Washington (AFP) - Hiring by private US firms surged in December far more than expected, with nearly all of the gain concentrated in the services sector, payroll firm ADP reported Thursday.
The service sector has long been a bulwark of the economy, but hiring by providers saw the biggest increase in 18 months, which more than offset the slower hiring by goods-producing companies.
Total private employment roared back from the slower but still-strong November figures with an increase of 250,000, including 222,000 in the services sector, according to the report that is closely watched for hints of what is to come in the key government jobs report due out Friday.
The ADP total far surpassed the 190,000 consensus estimate by economists, and could signal a strong December payrolls report.
Especially strong areas were professional and business services, with 72,000 more employees, and education and health services, which added 50,000.
The goods-producing sector employed 28,000 more workers last month, which was a big drop from the prior month, but fairly strong for the final month of the year, especially with 16,000 added in construction.
But manufacturing employment slowed to just 9,000 after four solid months, although the November gain, initially reported as the strongest on record, was revised down by 10,000 to a more routine 30,000.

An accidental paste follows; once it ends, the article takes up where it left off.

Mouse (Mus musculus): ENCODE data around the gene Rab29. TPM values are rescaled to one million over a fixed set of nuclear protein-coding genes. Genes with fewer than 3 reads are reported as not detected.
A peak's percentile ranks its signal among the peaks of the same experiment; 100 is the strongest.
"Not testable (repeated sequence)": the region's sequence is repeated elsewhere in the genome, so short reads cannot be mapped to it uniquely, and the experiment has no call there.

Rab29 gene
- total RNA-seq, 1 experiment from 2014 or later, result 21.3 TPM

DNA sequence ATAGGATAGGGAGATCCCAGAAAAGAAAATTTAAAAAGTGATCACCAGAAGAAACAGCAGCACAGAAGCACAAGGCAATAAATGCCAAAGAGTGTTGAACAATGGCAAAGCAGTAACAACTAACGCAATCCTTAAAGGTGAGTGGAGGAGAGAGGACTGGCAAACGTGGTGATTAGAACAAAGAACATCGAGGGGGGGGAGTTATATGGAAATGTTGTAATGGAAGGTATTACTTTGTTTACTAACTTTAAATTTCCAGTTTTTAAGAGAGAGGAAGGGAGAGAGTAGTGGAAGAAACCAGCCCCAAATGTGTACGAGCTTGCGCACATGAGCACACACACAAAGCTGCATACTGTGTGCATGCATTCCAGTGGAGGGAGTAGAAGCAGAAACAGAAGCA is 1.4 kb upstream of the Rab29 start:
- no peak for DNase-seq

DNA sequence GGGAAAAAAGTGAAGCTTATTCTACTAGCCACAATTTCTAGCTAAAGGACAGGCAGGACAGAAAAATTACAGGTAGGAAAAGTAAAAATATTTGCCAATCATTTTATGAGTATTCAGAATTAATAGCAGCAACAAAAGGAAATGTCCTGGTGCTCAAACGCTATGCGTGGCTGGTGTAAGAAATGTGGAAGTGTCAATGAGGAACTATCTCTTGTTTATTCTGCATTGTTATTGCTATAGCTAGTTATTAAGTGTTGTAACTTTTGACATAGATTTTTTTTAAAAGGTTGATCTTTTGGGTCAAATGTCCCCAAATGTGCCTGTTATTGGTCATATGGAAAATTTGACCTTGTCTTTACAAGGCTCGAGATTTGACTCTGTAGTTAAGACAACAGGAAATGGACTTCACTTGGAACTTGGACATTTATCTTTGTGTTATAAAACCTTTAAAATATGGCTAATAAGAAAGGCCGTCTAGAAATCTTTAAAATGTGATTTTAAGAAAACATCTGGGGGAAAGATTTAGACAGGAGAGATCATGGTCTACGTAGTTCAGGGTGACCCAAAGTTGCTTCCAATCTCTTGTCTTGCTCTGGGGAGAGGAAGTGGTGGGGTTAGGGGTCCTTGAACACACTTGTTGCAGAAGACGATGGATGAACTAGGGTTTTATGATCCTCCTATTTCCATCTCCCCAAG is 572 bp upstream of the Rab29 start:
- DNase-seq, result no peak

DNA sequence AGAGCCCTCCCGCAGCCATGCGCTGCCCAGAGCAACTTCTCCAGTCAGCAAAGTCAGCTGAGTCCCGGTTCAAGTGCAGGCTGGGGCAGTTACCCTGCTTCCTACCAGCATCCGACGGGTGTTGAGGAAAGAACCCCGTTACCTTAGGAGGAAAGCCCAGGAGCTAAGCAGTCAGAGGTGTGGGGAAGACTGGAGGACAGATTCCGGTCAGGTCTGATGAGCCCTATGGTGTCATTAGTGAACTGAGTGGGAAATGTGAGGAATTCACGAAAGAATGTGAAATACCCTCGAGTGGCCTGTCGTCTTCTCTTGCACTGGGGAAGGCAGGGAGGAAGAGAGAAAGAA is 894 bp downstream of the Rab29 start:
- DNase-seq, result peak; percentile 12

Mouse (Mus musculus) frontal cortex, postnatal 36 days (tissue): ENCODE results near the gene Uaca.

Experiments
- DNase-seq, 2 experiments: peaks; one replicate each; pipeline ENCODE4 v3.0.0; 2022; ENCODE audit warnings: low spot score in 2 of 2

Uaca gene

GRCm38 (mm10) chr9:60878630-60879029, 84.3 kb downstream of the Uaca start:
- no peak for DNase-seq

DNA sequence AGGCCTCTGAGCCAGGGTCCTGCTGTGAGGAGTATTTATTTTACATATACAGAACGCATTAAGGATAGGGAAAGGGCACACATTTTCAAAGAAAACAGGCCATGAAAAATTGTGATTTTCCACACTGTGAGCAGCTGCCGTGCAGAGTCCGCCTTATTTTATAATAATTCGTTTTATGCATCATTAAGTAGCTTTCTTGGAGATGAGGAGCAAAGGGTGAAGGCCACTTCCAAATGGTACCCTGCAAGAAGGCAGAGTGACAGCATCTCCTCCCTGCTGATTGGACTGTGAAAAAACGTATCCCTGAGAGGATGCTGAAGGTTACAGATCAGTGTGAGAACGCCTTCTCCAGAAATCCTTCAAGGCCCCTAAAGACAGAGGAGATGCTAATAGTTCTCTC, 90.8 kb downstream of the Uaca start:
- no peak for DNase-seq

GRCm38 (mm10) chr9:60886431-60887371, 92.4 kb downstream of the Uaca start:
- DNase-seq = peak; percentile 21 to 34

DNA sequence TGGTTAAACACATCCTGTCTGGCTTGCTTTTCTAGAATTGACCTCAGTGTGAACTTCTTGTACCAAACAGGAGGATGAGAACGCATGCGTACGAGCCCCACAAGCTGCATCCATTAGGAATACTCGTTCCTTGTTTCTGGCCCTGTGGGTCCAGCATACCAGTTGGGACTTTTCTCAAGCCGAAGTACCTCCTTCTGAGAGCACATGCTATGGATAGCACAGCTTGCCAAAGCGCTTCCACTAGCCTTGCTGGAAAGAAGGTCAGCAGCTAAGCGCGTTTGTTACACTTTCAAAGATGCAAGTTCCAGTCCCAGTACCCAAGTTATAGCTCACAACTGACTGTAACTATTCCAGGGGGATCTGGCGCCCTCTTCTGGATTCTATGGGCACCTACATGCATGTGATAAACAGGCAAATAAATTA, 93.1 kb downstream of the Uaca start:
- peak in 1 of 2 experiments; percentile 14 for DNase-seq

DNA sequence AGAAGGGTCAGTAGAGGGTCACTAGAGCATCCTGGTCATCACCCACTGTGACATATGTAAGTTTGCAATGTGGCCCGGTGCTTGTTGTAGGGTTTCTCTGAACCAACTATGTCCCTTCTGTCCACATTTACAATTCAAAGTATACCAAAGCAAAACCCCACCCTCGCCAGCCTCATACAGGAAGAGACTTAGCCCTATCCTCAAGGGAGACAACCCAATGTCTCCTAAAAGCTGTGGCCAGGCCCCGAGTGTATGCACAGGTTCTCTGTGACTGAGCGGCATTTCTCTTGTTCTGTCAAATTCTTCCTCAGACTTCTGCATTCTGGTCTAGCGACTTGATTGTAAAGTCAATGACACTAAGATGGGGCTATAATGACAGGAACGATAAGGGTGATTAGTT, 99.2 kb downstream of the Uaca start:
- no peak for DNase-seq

"We've seen yet another month where the labor market has shown no signs of slowing," said Ahu Yildirmaz, vice president and co-head of the ADP Research Institute.
Mark Zandi, chief economist of Moody’s Analytics, said the continued hiring trend points to potential concerns about how long the economy can sustain the pace.
"The tight labor market will get even tighter, raising the specter that it will overheat," he said in a statement.
That could become a concern if rising wages translate to higher inflation, which in turn could cause the Federal Reserve to accelerate increases in the key lending rate. But wages gains have been slow so far.
The consensus forecast for the Labor Department's nonfarm payrolls report is for an increase of 188,000 in December, with a gain of 185,000 expected for private employment.
The ADP report covers 411,000 firms and 24 million workers and is used as a signal of the overall labor market, even while it does not always track the official jobs report closely, since the two reports use different data.